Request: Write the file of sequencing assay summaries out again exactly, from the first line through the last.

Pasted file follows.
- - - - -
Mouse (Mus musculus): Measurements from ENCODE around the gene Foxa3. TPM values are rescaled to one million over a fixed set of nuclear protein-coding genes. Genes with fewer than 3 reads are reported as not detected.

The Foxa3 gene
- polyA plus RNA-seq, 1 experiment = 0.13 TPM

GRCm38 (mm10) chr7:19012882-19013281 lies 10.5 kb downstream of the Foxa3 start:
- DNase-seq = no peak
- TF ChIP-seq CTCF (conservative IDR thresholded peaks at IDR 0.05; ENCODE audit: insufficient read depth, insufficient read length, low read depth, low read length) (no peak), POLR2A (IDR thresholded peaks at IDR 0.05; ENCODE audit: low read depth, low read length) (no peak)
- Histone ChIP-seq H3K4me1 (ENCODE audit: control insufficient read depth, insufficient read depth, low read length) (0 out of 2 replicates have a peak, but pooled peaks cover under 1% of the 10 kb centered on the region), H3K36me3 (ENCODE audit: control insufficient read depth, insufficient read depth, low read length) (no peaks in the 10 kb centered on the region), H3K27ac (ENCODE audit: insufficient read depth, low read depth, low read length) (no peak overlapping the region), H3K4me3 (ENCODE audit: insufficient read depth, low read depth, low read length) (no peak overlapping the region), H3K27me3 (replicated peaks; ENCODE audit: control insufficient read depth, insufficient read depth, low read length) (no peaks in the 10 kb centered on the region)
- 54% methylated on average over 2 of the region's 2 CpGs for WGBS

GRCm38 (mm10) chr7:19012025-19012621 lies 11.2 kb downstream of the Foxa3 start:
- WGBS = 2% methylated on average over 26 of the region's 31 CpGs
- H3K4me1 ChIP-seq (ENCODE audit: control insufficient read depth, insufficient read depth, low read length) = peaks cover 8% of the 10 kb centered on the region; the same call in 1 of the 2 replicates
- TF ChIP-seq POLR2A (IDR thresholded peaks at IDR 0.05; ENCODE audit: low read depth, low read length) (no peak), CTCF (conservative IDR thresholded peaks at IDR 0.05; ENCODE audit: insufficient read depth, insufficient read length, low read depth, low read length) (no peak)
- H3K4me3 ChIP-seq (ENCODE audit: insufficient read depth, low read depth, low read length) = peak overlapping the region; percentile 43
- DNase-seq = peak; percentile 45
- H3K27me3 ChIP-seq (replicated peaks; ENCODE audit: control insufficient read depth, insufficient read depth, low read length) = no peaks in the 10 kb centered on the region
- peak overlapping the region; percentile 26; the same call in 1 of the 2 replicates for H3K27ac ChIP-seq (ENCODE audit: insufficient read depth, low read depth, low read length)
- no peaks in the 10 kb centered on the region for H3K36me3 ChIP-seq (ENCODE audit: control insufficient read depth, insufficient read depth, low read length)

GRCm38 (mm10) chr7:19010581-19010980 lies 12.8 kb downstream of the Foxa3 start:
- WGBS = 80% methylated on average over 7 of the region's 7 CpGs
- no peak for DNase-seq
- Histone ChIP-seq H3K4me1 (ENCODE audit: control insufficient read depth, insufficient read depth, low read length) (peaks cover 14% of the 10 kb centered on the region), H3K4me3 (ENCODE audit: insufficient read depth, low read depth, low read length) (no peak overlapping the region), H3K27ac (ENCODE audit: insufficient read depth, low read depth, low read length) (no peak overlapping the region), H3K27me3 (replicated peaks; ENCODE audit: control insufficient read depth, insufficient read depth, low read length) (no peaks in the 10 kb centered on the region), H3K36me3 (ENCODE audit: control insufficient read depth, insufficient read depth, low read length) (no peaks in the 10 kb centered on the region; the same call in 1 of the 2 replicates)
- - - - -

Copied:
Mouse (Mus musculus): Measurements from ENCODE around the gene Foxa3. TPM values are rescaled to one million over a fixed set of nuclear protein-coding genes. Genes with fewer than 3 reads are reported as not detected.

The Foxa3 gene
- polyA plus RNA-seq, 1 experiment = 0.13 TPM

GRCm38 (mm10) chr7:19012882-19013281 lies 10.5 kb downstream of the Foxa3 start:
- DNase-seq = no peak
- TF ChIP-seq CTCF (conservative IDR thresholded peaks at IDR 0.05; ENCODE audit: insufficient read depth, insufficient read length, low read depth, low read length) (no peak), POLR2A (IDR thresholded peaks at IDR 0.05; ENCODE audit: low read depth, low read length) (no peak)
- Histone ChIP-seq H3K4me1 (ENCODE audit: control insufficient read depth, insufficient read depth, low read length) (0 out of 2 replicates have a peak, but pooled peaks cover under 1% of the 10 kb centered on the region), H3K36me3 (ENCODE audit: control insufficient read depth, insufficient read depth, low read length) (no peaks in the 10 kb centered on the region), H3K27ac (ENCODE audit: insufficient read depth, low read depth, low read length) (no peak overlapping the region), H3K4me3 (ENCODE audit: insufficient read depth, low read depth, low read length) (no peak overlapping the region), H3K27me3 (replicated peaks; ENCODE audit: control insufficient read depth, insufficient read depth, low read length) (no peaks in the 10 kb centered on the region)
- 54% methylated on average over 2 of the region's 2 CpGs for WGBS

GRCm38 (mm10) chr7:19012025-19012621 lies 11.2 kb downstream of the Foxa3 start:
- WGBS = 2% methylated on average over 26 of the region's 31 CpGs
- H3K4me1 ChIP-seq (ENCODE audit: control insufficient read depth, insufficient read depth, low read length) = peaks cover 8% of the 10 kb centered on the region; the same call in 1 of the 2 replicates
- TF ChIP-seq POLR2A (IDR thresholded peaks at IDR 0.05; ENCODE audit: low read depth, low read length) (no peak), CTCF (conservative IDR thresholded peaks at IDR 0.05; ENCODE audit: insufficient read depth, insufficient read length, low read depth, low read length) (no peak)
- H3K4me3 ChIP-seq (ENCODE audit: insufficient read depth, low read depth, low read length) = peak overlapping the region; percentile 43
- DNase-seq = peak; percentile 45
- H3K27me3 ChIP-seq (replicated peaks; ENCODE audit: control insufficient read depth, insufficient read depth, low read length) = no peaks in the 10 kb centered on the region
- peak overlapping the region; percentile 26; the same call in 1 of the 2 replicates for H3K27ac ChIP-seq (ENCODE audit: insufficient read depth, low read depth, low read length)
- no peaks in the 10 kb centered on the region for H3K36me3 ChIP-seq (ENCODE audit: control insufficient read depth, insufficient read depth, low read length)

GRCm38 (mm10) chr7:19010581-19010980 lies 12.8 kb downstream of the Foxa3 start:
- WGBS = 80% methylated on average over 7 of the region's 7 CpGs
- no peak for DNase-seq
- Histone ChIP-seq H3K4me1 (ENCODE audit: control insufficient read depth, insufficient read depth, low read length) (peaks cover 14% of the 10 kb centered on the region), H3K4me3 (ENCODE audit: insufficient read depth, low read depth, low read length) (no peak overlapping the region), H3K27ac (ENCODE audit: insufficient read depth, low read depth, low read length) (no peak overlapping the region), H3K27me3 (replicated peaks; ENCODE audit: control insufficient read depth, insufficient read depth, low read length) (no peaks in the 10 kb centered on the region), H3K36me3 (ENCODE audit: control insufficient read depth, insufficient read depth, low read length) (no peaks in the 10 kb centered on the region; the same call in 1 of the 2 replicates)